Thus, minimizing power loss at a single branching junction leads to either no branching at all throughout the entire cardiovascular network or to a single hub at the heart with a long, individual vessel to each terminal tip—the most downstream vessel of the network. This architecture would result in extremely large numbers of vessels directly connected to the heart because terminal tips correspond to capillaries (numbering in the millions or billions) for complete networks. This is unrealistic as sequential branching is the most noticeable and perhaps most important feature of the vascular system or any resource-distribution network. Therefore, we consider how to modify the PC minimization to attain more biologically realistic results that include vascular branching and thus lead to predictions for the branching angles and vessel lengths. In the next section, we describe how to adapt the power-minimization calculation to include larger sections of the network that expand beyond a single branching junction to encompass downstream vessels and branching junctions.

Power-cost optimization beyond a single branching junction (PC-1)

The solutions above thus lead to either a single path or to the heart being a single hub that separately connects to each capillary through a direct and independent vessel. Either configuration for vascular architecture would prevent the vascular system from efficiently distributing blood to all the downstream vessels, capillaries, and cells. To overcome these problems, we include larger sections of the vascular network by incorporating impedances of downstream vessels. To do this generically, we recognize that downstream vessels are in series with each of the daughter vessels, so we can represent the downstream impedance by adding constant terms c1 and c2 to the impedance of the daughter vessels. Thus, the equivalent impedance of the bifurcation becomes

For the case of vessels above the capillaries, these constant terms represent the impedance from all of the downstream vessels. For the capillary case, these constant terms are still not zero, however, because they represent the minimum impedance of a capillary, which is not allowed to be zero. We now investigate different geometries for a single branching junction for which the downstream impedances c1 and c2 are constant.

We simplify this problem using two general principles. First, when the impedance of the parent vessel and the branching daughter vessels are matched, no pulsatile reflections occur and the power loss at the bifurcation is minimized [27, 53]. Second, we assume the simple case that the siblings have identical impedances and each sibling has the same number of downstream vessels. From these two assumptions, we find that the equivalent downstream impedance is much larger than single vessel impedances except for vessels close to the capillaries (Appendix E).

Because the number and small surface-areas of capillaries will again likely dominate the power loss for the network, we solve the optimization problem when the downstream impedances are large, i.e., ciZi. Consequently, we expand as a series to first order and obtain the following approximation:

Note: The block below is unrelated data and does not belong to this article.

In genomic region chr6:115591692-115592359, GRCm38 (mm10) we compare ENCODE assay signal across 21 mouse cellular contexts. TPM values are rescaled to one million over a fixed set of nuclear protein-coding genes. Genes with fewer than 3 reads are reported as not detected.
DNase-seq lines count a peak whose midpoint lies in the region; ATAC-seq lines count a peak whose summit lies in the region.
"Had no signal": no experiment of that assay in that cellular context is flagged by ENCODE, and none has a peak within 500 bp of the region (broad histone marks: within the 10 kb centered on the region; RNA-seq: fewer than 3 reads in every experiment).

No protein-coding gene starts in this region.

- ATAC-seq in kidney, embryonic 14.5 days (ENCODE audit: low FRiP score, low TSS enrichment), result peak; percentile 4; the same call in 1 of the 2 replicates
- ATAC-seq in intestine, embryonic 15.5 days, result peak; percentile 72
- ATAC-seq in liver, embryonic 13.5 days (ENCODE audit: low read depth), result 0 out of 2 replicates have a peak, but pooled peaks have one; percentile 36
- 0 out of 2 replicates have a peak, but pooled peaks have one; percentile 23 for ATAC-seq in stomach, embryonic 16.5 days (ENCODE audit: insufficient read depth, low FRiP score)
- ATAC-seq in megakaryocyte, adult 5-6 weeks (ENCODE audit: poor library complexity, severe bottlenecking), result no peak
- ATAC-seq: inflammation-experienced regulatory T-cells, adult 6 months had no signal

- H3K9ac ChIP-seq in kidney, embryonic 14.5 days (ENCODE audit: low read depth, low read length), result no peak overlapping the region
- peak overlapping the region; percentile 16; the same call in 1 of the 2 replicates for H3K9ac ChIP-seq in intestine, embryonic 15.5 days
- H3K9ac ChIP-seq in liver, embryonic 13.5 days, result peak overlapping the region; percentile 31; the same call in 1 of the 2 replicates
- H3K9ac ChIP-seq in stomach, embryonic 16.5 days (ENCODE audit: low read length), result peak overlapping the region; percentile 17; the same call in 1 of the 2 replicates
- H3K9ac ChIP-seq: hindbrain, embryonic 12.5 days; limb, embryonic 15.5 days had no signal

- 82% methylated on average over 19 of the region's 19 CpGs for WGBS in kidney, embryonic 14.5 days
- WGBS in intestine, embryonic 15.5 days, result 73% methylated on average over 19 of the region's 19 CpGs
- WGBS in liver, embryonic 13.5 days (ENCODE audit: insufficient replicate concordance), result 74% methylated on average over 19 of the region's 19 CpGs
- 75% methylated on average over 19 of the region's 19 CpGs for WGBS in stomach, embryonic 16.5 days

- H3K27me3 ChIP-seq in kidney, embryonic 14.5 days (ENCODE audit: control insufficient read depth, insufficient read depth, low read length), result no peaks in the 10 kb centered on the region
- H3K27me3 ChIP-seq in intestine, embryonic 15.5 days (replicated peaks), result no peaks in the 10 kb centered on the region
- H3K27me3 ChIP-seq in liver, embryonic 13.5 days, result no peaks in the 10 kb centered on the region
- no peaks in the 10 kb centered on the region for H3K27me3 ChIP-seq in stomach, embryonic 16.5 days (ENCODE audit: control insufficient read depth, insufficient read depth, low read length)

We note that the constant term can be ignored because its derivative is zero and hence does not influence the optimization. As a result, we want to find the location of the branching junction that minimizes

The coefficients and are always less than 1, so the cost per length for the daughter vessels are diminished by these rescaling constants, thus reducing the likelihood the solution will collapse onto a daughter vessel endpoint. Defining the non-dimensionalized ratio kc1/c2, the optimization function becomes

This further implies that the cost of the daughter vessel with the larger downstream impedance is diminished less than the cost of the other daughter vessel. This pushes the optimal branching junction towards the daughter vessel with smaller downstream impedance.

The new optimization function for power loss above (i.e., PC-1) has the same form as the cost function for the material-cost (MC) optimizations, except that the costs per length for daughter vessels are rescaled by terms that depend on k. We therefore simplify the notation and define . With these definitions for , we can immediately use our results for Eq (1) to obtain the stationary solution for which the branching junction occurs inside the triangle of the unshared endpoints.

As for Eq 1 and the MC optimizations, the stationary solution does not exist or does not provide the minimum and the degenerate solution occurs at vertex Vi for the following cases: 1) or 2) . These two conditions correspond to six inequalities in terms of k( = c1/c2) if we take all combination of i, j, and k. Solving these, we obtain the values of k that result in solutions within the triangle versus those that collapse on a vertex. Mapping these values into the c1c2-plane yields predictable lines that separate the plane into regions classified as non-degenerate (unction within the triangle defined by the vertices) or degenerate (collapse onto a vertex) solutions. Indeed, by using approximations to solve the above limiting case (), we predict the full solution space. The validity of our approximate solutions for this PC-1 optimization problem is further explored in Results (Analytical solutions for power-cost optimization beyond single branching (PC-1)) by comparing them with numerical solutions.